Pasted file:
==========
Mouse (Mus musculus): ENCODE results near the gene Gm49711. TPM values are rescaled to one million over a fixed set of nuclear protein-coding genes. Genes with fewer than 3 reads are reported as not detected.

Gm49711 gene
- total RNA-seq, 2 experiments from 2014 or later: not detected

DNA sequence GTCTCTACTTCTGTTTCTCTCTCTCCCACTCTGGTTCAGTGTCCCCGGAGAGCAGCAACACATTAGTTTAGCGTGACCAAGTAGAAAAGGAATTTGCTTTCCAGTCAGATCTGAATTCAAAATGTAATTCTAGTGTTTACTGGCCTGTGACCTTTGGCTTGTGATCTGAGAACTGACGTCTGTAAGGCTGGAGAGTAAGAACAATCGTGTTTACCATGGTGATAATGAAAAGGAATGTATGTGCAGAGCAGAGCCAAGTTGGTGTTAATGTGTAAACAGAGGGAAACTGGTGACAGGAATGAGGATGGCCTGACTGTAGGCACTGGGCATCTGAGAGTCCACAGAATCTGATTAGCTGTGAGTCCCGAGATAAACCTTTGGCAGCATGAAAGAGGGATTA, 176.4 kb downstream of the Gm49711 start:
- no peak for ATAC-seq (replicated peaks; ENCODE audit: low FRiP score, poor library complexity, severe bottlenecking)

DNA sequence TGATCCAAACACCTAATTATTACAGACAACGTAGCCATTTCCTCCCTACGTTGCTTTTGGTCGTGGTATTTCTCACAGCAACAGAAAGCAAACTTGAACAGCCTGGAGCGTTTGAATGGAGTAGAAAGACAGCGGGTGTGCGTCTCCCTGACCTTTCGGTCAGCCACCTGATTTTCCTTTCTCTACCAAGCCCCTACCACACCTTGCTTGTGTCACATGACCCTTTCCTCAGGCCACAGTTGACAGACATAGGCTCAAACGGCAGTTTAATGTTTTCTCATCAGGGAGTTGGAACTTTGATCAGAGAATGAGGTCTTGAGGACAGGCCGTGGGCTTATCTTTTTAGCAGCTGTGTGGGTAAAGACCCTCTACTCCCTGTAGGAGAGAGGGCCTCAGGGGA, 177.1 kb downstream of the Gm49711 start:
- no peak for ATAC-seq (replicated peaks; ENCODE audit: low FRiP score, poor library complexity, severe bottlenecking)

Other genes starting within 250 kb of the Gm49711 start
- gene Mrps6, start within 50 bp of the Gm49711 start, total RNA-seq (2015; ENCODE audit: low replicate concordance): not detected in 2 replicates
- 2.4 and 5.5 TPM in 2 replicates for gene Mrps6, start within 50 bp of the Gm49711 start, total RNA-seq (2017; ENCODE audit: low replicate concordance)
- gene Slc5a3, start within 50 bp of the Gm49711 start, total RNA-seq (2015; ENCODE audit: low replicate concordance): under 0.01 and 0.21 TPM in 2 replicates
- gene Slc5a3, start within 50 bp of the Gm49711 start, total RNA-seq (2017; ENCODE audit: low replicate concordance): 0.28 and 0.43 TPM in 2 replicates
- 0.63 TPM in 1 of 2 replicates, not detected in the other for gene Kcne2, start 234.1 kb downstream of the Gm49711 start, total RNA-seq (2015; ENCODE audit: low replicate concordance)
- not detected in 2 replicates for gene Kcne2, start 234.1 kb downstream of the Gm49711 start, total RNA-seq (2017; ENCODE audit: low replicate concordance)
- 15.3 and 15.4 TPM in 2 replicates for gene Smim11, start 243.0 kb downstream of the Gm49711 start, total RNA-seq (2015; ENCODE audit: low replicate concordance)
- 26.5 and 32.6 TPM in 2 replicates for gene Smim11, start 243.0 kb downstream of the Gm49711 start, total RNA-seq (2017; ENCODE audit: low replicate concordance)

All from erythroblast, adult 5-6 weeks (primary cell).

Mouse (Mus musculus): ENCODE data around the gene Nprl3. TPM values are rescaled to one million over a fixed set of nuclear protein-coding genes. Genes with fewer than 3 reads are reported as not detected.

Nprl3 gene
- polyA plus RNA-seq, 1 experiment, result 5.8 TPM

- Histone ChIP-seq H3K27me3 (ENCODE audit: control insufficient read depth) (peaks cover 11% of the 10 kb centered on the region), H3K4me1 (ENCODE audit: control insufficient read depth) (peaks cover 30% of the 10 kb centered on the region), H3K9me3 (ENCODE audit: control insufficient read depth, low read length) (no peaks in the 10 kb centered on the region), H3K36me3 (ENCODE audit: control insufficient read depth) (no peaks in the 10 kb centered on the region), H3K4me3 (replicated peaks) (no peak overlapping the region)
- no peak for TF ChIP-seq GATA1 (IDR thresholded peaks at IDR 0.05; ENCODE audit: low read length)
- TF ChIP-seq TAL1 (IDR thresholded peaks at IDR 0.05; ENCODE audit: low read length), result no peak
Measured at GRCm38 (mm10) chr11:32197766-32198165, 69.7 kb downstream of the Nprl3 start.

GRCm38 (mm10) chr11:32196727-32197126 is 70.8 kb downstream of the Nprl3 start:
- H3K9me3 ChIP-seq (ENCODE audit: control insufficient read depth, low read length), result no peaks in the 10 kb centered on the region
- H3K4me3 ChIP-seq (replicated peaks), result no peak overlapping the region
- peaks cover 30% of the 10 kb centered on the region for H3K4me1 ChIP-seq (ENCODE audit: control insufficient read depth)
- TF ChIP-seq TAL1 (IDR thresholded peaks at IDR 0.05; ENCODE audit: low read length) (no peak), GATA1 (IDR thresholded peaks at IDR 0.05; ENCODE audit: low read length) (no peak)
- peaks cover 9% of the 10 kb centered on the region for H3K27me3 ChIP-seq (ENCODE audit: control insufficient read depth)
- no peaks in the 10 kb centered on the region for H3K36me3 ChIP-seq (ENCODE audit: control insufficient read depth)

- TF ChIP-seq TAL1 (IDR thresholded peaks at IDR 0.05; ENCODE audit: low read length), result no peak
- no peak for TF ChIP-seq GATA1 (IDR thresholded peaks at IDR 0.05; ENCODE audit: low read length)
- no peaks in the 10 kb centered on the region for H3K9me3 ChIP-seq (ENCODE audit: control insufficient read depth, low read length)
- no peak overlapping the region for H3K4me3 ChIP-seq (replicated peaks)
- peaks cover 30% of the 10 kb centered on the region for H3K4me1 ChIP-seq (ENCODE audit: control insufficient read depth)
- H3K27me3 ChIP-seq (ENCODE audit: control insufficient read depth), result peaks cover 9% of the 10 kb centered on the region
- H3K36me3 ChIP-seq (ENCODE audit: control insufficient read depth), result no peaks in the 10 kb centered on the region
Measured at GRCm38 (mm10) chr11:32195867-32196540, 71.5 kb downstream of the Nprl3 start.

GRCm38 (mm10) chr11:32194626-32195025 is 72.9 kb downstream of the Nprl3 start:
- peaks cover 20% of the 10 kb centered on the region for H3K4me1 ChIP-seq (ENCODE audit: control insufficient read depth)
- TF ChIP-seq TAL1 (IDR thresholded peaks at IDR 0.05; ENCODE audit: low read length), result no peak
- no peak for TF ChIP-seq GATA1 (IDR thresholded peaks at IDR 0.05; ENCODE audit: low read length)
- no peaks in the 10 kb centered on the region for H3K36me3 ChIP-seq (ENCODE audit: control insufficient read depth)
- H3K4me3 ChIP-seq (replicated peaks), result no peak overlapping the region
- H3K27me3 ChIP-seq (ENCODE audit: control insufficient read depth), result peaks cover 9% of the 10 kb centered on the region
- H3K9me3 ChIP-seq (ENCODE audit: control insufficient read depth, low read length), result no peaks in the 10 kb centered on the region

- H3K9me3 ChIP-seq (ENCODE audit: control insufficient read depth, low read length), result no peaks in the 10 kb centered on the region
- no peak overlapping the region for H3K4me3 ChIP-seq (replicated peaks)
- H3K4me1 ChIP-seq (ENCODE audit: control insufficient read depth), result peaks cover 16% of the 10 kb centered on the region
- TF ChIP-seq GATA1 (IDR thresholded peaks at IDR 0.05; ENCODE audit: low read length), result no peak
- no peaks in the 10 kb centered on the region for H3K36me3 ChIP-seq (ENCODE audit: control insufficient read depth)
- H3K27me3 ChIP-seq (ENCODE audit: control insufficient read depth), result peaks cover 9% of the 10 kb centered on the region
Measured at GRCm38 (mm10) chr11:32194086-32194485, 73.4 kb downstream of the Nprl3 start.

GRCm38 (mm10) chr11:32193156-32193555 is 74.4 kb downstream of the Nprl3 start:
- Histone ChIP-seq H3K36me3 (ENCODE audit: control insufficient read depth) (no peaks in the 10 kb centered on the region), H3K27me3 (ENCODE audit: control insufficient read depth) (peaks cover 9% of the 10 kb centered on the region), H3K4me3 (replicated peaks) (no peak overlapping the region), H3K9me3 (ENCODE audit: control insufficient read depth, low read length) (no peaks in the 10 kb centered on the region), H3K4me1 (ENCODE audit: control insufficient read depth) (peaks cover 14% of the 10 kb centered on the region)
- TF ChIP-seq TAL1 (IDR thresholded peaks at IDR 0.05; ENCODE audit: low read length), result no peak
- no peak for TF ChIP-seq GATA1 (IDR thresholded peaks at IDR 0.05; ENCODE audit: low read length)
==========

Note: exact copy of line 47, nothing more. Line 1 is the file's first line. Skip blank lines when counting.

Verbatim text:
- H3K9me3 ChIP-seq (ENCODE audit: control insufficient read depth, low read length), result no peaks in the 10 kb centered on the region